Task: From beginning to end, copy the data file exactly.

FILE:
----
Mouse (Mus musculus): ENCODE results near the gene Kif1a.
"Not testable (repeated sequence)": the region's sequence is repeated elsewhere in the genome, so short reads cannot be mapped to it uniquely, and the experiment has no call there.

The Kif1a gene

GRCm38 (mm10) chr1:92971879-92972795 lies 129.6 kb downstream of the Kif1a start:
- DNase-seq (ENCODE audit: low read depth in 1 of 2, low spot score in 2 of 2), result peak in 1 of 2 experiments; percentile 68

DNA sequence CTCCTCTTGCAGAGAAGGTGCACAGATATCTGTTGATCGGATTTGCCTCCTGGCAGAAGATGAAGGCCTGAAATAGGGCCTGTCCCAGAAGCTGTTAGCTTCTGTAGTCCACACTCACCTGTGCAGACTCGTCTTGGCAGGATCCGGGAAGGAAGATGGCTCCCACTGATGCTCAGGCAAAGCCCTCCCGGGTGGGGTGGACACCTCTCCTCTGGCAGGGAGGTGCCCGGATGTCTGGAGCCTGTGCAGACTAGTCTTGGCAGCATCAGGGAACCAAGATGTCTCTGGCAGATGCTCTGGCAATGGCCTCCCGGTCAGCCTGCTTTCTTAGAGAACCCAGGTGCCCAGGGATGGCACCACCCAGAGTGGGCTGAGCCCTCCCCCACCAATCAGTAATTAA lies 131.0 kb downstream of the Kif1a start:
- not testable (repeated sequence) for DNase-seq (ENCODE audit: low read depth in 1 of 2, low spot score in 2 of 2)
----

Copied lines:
Mouse (Mus musculus): ENCODE results near the gene Kif1a.
"Not testable (repeated sequence)": the region's sequence is repeated elsewhere in the genome, so short reads cannot be mapped to it uniquely, and the experiment has no call there.

The Kif1a gene

GRCm38 (mm10) chr1:92971879-92972795 lies 129.6 kb downstream of the Kif1a start:
- DNase-seq (ENCODE audit: low read depth in 1 of 2, low spot score in 2 of 2), result peak in 1 of 2 experiments; percentile 68

DNA sequence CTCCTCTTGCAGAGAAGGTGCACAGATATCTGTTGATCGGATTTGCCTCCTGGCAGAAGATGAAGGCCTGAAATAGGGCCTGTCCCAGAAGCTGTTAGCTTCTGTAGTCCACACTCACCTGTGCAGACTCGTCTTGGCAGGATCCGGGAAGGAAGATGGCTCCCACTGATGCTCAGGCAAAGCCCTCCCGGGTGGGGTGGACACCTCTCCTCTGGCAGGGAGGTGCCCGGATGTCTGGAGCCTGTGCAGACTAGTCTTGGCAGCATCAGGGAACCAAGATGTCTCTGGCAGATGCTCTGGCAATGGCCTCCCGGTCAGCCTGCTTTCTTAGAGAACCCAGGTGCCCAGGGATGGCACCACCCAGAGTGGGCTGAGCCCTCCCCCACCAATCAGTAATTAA lies 131.0 kb downstream of the Kif1a start:
- not testable (repeated sequence) for DNase-seq (ENCODE audit: low read depth in 1 of 2, low spot score in 2 of 2)